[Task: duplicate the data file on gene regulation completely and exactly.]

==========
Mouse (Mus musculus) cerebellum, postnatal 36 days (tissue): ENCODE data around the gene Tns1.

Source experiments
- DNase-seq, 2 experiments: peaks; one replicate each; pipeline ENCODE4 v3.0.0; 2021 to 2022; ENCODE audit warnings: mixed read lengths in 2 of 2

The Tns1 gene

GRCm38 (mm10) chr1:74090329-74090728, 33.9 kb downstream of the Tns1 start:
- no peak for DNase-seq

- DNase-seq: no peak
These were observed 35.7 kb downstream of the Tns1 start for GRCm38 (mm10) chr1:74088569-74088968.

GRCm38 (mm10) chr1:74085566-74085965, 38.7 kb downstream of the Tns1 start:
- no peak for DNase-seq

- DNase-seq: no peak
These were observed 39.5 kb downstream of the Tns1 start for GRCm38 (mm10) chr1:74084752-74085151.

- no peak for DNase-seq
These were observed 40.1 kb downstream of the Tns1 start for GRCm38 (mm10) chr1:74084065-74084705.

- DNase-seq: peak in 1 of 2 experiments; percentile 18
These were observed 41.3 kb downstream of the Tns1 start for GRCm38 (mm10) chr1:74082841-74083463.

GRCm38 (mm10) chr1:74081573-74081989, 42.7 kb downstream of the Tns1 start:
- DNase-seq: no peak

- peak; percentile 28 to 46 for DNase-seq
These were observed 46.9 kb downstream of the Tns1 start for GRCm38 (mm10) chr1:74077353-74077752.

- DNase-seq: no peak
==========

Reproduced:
Mouse (Mus musculus) cerebellum, postnatal 36 days (tissue): ENCODE data around the gene Tns1.

Source experiments
- DNase-seq, 2 experiments: peaks; one replicate each; pipeline ENCODE4 v3.0.0; 2021 to 2022; ENCODE audit warnings: mixed read lengths in 2 of 2

The Tns1 gene

GRCm38 (mm10) chr1:74090329-74090728, 33.9 kb downstream of the Tns1 start:
- no peak for DNase-seq

- DNase-seq: no peak
These were observed 35.7 kb downstream of the Tns1 start for GRCm38 (mm10) chr1:74088569-74088968.

GRCm38 (mm10) chr1:74085566-74085965, 38.7 kb downstream of the Tns1 start:
- no peak for DNase-seq

- DNase-seq: no peak
These were observed 39.5 kb downstream of the Tns1 start for GRCm38 (mm10) chr1:74084752-74085151.

- no peak for DNase-seq
These were observed 40.1 kb downstream of the Tns1 start for GRCm38 (mm10) chr1:74084065-74084705.

- DNase-seq: peak in 1 of 2 experiments; percentile 18
These were observed 41.3 kb downstream of the Tns1 start for GRCm38 (mm10) chr1:74082841-74083463.

GRCm38 (mm10) chr1:74081573-74081989, 42.7 kb downstream of the Tns1 start:
- DNase-seq: no peak

- peak; percentile 28 to 46 for DNase-seq
These were observed 46.9 kb downstream of the Tns1 start for GRCm38 (mm10) chr1:74077353-74077752.

- DNase-seq: no peak